'Knock-down' of spinal CB1 receptors produces abnormal pain and elevates spinal dynorphin content in mice

Ahmet Dogrul, Luis R. Gardell, Shouwu Ma, Michael H. Ossipov, Frank Porreca, Josephine Lai

Research output: Contribution to journalArticle

32 Scopus citations

Abstract

Recent studies demonstrate the possible existence of tonic modulatory control of nociceptive input mediated by spinal cannabinoid receptors (CB1). Accordingly, it is predicted that a reduction in the spinal CB1 receptors may enhance sensitivity to sensory stimuli and a decrease in spinal antinociceptive potency to cannabinoid agonists. An antisense oligodeoxynucleotide (ODN) specific to the CB1 receptor was used to 'knock-down' CB1 receptors in the lumbar spinal cord and dorsal root ganglia by the local, repeated intrathecal (i.th.) administration of the ODN. This treatment resulted in a decrease in lumbar spinal CB1 receptor expression accompanied by a decrease in the response thresholds to both innocuous tactile and noxious thermal stimuli. The antinociceptive action of the CB1 agonist, WIN 55,212-2, by i.th. administration was also significantly attenuated after treatment with the antisense ODN. Similar treatment using a mismatch control ODN had no effect on receptor protein or on sensory thresholds. The effects of the antisense ODN treatment on sensory thresholds were fully reversed after discontinuation of the ODN injection. The antisense ODN treated rats also showed a significant increase in lumbar spinal dynorphin A. Acute i.th. injection of MK-801 or an antidynorphin antiserum blocked the antisense ODN-induced tactile and thermal hypersensitivity. These data support the possibility of endogenous inhibitory cannabinoid tone to limit spinal afferent input of thermal and tactile stimuli. Lifting of this inhibitory tone through a 'knock-down' of spinal CB1 receptors apparently lowers the thresholds for sensory input, as reflected by the actions of MK-801 to block tactile and thermal hypersensitivity. The increased spinal dynorphin may act to further promote afferent outflow and abnormal pain because sequestration of spinal dynorphin with antiserum also reverses the manifestations of abnormal pain following knock-down of CB1 receptors.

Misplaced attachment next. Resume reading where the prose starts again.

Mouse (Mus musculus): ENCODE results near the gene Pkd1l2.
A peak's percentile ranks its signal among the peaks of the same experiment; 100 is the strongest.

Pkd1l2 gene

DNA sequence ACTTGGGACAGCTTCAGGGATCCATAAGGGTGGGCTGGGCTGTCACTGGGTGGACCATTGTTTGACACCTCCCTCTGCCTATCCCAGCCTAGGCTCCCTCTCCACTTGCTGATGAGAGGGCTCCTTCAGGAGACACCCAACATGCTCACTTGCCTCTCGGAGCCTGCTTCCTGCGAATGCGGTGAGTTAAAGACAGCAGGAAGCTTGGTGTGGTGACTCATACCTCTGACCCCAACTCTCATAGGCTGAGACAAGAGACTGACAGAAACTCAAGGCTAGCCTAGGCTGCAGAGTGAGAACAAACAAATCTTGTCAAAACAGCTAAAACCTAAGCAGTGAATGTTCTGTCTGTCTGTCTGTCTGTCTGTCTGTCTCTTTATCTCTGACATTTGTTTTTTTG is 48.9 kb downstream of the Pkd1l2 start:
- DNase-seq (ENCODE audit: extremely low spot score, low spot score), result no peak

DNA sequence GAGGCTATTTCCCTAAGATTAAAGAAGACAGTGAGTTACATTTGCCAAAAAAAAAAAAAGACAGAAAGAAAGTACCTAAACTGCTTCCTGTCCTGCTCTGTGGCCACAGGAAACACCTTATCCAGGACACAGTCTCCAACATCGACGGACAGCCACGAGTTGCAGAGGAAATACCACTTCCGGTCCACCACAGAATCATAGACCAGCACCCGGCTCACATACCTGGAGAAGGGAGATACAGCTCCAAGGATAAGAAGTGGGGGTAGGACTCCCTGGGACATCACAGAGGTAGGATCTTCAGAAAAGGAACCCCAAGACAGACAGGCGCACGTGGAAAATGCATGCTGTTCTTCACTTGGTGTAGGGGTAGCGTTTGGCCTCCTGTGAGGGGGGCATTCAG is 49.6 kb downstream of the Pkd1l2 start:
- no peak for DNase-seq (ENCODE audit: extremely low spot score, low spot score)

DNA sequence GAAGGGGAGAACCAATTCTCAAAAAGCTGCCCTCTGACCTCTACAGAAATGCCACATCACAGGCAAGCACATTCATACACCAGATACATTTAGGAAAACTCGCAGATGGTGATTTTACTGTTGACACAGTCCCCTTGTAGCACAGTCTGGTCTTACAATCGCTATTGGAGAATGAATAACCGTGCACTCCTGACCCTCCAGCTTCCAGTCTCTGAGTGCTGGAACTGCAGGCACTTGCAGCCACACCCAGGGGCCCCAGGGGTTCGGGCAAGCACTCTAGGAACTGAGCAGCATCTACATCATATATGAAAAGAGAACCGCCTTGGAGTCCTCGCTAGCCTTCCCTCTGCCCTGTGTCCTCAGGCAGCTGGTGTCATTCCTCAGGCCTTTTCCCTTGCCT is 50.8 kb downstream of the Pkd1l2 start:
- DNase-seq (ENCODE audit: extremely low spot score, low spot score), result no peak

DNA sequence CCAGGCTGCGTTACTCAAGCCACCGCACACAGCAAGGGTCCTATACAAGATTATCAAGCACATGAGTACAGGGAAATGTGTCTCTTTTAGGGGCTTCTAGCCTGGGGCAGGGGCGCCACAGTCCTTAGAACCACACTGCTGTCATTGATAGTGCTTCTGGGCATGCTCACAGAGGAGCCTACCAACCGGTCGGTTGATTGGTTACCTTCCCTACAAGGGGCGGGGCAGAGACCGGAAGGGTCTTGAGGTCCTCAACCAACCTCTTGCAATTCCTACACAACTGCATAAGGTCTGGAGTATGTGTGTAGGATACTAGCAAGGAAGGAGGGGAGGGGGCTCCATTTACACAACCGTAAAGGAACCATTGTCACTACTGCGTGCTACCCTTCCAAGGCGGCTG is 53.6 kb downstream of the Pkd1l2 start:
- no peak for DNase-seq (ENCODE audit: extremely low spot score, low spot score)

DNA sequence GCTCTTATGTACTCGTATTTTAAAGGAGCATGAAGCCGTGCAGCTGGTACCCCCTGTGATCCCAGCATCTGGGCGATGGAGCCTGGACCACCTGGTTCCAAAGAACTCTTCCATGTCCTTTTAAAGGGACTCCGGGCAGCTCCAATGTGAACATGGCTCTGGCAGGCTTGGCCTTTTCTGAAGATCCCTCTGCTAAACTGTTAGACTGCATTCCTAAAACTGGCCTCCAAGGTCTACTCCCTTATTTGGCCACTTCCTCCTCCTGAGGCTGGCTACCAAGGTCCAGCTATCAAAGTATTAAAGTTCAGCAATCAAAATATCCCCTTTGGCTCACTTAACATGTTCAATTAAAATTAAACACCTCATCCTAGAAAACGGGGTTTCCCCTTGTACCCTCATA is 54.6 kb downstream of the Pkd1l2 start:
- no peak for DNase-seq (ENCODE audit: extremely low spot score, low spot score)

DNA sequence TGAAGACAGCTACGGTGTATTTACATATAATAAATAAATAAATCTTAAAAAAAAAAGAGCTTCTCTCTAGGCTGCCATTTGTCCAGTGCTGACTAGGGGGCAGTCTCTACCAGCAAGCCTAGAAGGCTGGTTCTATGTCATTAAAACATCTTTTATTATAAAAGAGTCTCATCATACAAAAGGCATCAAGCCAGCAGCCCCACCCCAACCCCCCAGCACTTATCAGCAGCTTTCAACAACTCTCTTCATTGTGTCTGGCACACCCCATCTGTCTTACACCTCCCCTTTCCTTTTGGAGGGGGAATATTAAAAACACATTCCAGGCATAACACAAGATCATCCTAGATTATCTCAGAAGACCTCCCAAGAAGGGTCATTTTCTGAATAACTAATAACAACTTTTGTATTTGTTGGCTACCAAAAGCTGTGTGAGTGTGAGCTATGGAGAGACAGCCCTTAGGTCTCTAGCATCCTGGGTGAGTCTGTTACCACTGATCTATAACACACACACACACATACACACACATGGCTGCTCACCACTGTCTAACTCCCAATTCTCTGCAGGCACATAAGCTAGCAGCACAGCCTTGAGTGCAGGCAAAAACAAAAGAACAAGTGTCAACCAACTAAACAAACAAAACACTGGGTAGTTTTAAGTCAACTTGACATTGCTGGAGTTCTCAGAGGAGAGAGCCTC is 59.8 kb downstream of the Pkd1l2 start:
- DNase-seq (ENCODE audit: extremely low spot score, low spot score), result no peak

Original languageEnglish (US)
Pages (from-to)203-209
Number of pages7
JournalPain
Volume100
Issue number1-2
DOIs
StatePublished - Nov 1 2002

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Keywords

  • Abnormal pain
  • Antisense
  • Knock-down
  • Spinal cannabinoid receptors
  • Spinal dynorphin

ASJC Scopus subject areas

  • Neurology
  • Clinical Neurology
  • Anesthesiology and Pain Medicine

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